If you invested in Bitcoin as a hedge against inflation, you might just be underwater right now.
According to data from Glassnode, a crypto analytics firm, an estimated 40 percent of Bitcoin holders are in the red, as the world's largest cryptocurrency plunged to $30,000 per coin on Monday. The digital asset is down more than 50 percent from its all-time high in 2021.
Most strikingly for those who have championed Bitcoin as a kind of "digital gold" that could weather bouts of high inflation, the cryptocurrency has moved practically in tandem with the broader stock market sell-off.
Bitcoin's price has played follow-the-leader with growth stocks since at least January, but the correlation has tightened in recent weeks as the bear market has intensified. Now its 30-day correlation with the tech-heavy Nasdaq index is at an all-time high.
This suggests that Bitcoin is feeling the same pressure from tightening financial conditions as the rest of the stock market, as the Federal Reserve continues to raise its benchmark interest rates in a full-court press to curb rampant price increases across the economy.
"Financial conditions are tightening, which puts pressure on risk assets, and for better or worse Bitcoin and Ethereum are treated as risk assets," Tom Dunleavy, a senior research analyst at research firm Messari, told Cheddar.
While some crypto-enthusiasts had pushed back against the narrative that Bitcoin is just another risk asset in the past, many are coming to terms with the fact that Bitcoin may just be along for the ride for this latest round of financial turbulence.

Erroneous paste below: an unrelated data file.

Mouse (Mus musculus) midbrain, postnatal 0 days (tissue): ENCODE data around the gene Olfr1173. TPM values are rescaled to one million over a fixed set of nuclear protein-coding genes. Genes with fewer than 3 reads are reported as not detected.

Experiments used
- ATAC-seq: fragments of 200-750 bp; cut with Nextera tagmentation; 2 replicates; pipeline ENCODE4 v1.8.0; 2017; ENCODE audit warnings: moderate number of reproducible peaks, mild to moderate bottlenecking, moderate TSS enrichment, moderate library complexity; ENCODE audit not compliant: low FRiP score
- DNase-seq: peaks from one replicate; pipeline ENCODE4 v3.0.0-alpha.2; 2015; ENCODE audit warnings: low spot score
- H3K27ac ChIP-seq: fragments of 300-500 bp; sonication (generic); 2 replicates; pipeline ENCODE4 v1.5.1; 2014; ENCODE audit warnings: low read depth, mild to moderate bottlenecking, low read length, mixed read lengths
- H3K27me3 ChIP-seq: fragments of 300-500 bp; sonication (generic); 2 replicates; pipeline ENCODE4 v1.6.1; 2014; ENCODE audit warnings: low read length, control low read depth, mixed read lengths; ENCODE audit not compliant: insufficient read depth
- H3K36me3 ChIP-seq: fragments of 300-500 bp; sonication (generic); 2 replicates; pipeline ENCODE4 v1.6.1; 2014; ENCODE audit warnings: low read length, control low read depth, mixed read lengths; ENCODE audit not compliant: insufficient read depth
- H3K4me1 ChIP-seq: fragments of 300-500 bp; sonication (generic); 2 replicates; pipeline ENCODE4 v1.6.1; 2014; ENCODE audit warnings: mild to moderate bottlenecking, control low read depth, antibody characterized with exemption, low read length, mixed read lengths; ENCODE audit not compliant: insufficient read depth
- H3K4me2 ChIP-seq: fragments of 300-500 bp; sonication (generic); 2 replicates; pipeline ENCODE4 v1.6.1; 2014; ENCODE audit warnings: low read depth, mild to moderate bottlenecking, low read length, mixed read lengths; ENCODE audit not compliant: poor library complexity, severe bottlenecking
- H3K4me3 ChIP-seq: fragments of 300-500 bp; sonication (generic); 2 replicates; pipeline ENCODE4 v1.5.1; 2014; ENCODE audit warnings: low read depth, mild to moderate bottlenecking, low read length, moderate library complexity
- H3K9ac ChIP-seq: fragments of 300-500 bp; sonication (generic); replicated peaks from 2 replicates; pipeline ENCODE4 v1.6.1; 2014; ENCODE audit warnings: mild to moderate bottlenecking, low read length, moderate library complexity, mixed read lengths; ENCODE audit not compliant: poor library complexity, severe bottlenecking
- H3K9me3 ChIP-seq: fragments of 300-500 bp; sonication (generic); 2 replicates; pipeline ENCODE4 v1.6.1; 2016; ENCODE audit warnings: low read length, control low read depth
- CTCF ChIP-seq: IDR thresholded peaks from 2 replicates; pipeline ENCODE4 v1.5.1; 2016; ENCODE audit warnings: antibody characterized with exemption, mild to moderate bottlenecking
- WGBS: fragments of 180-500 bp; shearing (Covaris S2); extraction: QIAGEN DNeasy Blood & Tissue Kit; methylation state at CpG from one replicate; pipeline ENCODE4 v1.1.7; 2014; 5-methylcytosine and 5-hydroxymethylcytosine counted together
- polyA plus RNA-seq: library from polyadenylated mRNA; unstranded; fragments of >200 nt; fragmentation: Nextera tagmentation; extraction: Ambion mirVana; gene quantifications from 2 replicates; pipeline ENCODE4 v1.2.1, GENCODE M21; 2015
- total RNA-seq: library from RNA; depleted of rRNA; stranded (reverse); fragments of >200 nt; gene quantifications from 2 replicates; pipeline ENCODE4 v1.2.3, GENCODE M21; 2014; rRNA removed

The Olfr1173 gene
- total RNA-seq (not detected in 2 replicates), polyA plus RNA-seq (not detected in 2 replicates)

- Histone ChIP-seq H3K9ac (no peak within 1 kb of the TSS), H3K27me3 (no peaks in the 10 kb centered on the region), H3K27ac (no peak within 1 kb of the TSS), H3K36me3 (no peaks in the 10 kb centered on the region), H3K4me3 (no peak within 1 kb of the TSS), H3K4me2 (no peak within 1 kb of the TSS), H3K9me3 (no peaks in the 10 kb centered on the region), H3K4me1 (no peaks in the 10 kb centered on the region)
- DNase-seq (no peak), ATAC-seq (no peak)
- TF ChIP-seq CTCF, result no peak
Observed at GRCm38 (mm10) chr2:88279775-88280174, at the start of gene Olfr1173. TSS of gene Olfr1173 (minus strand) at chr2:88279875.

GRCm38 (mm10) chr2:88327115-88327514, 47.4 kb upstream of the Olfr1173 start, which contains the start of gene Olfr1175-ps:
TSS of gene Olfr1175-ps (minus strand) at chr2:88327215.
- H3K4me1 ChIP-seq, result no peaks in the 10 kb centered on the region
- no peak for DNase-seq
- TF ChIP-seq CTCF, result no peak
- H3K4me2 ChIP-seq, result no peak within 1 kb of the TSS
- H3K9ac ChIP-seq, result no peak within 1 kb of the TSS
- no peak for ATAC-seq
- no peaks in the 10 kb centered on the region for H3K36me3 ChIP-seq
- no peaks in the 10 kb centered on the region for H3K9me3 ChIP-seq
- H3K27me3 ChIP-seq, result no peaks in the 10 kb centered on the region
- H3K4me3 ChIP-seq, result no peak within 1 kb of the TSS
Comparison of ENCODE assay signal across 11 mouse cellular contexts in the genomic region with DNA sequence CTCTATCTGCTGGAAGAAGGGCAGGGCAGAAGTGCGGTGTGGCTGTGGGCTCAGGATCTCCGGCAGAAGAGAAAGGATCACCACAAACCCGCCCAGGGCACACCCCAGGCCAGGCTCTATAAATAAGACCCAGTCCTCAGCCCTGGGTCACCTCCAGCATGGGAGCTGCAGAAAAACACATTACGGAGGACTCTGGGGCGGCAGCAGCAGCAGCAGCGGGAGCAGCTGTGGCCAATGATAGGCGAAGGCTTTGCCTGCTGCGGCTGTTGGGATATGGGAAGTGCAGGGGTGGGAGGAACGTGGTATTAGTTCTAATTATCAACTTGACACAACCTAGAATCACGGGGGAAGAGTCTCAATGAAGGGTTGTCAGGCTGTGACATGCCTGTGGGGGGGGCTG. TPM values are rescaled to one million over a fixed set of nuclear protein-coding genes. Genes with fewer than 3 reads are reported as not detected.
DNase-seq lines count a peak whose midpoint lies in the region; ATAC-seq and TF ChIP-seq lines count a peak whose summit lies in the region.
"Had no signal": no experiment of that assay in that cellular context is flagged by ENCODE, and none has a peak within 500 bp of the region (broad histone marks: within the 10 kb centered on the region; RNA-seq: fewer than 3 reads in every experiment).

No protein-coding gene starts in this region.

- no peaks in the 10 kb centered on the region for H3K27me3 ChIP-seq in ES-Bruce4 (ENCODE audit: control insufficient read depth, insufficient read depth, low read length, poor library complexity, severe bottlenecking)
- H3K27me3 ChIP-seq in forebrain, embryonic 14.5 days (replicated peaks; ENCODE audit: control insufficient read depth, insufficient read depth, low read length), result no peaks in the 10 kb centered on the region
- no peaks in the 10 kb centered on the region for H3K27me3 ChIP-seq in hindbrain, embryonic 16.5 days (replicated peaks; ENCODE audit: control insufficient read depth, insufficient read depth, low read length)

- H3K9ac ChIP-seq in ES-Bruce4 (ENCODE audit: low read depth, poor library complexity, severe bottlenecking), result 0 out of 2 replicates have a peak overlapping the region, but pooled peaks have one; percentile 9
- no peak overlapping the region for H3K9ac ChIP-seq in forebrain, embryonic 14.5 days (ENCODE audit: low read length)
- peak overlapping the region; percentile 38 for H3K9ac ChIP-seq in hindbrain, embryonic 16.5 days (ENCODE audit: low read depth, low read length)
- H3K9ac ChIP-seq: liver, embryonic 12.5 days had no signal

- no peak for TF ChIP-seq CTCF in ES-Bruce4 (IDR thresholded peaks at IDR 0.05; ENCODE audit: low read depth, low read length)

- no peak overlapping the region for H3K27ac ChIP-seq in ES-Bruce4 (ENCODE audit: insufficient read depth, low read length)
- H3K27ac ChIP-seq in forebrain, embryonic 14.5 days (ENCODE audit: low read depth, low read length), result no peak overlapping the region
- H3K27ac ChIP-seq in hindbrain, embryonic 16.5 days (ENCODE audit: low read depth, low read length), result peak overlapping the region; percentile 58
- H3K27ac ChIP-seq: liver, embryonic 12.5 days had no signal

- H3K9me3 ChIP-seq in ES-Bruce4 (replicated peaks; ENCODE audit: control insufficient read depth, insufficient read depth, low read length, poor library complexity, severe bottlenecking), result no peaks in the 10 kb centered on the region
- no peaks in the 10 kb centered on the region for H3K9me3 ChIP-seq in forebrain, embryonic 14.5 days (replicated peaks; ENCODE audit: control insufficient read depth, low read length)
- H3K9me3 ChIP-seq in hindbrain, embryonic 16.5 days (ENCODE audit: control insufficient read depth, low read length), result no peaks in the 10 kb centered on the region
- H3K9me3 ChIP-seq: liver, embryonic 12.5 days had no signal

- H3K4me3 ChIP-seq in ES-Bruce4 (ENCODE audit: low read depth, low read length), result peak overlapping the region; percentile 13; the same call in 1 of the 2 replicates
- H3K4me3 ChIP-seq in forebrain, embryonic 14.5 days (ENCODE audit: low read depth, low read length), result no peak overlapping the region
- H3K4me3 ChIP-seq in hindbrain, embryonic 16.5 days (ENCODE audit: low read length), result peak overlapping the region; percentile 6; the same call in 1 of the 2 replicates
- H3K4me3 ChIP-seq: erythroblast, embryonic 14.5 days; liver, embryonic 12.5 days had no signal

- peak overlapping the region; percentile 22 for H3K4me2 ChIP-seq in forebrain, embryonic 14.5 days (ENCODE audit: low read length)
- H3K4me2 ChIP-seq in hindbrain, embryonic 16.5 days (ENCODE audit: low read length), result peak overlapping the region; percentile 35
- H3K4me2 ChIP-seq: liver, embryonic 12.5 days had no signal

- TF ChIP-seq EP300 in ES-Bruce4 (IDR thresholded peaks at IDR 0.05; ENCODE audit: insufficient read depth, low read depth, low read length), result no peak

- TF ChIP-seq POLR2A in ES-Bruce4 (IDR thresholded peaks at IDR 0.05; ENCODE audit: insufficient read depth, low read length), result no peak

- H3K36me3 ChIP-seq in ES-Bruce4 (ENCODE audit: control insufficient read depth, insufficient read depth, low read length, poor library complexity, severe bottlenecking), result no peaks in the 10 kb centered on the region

"Many crypto enthusiasts, and Bitcoiners in particular, like to believe blockchains will supply an alternative financial reality when the world goes to hell, but it's clear that's not (yet) the case," wrote Jeff John Roberts, executive editor of Decrypt, in a recent column. "Crypto is as prone to macroeconomic shocks as everything else."
Bitcoin-bull Mike Novogratz, CEO of Galaxy Digital, which is a heavy investor in the crypto space, also recognized the link between cryptocurrencies and the stock market this week.
“Crypto probably trades correlated to the Nasdaq until we hit a new equilibrium,” said Novogratz during an earnings call. “My instinct is there’s some more damage to be done, and that will trade in a very choppy, volatile, and difficult market for at least the next few quarters before people are getting some sense that we’re at an equilibrium.”
This is a far cry from Novogratz's comments during a blockchain conference back in March when he said that Bitcoin's primary use case was as a hedge against "really bad fiscal stewardship.”
Arcane Research said the correlation stems from the "institutionalization of Bitcoin," in which bigger investors have placed Bitcoin into the same bucket as other riskier investments.
Dunleavy said he's doubtful that institutional investors, like pensions and hedge funds, are already selling off their holdings. He points to a more specific event playing out right now in the crypto-sphere as the reason for the selling pressure.
Over the weekend, algorithm-based stablecoin Terra broke its one-to-one peg with the U.S. dollar, falling as low as $0.67. To shore up the peg — which is the whole reason stablecoins are able to function as they do — the Luna Foundation Guard, the nonprofit that backs Terra stablecoin, sold off a large chunk of its Bitcoin and other crypto holdings.
Regardless of where selling pressure is coming from, Bitcoin is clearly not behaving as an inflation hedge in the short-term, said Dunleavy.
"I don't think anyone seriously considers Bitcoin an inflation hedge in its current instantiation," he said. "It's many things, and most of those things right now are risk assets."
The U.S. Dollar, meanwhile, is on a bull run, as currency traders pump up the global reserve currency in anticipation of more Federal Reserve rate hikes.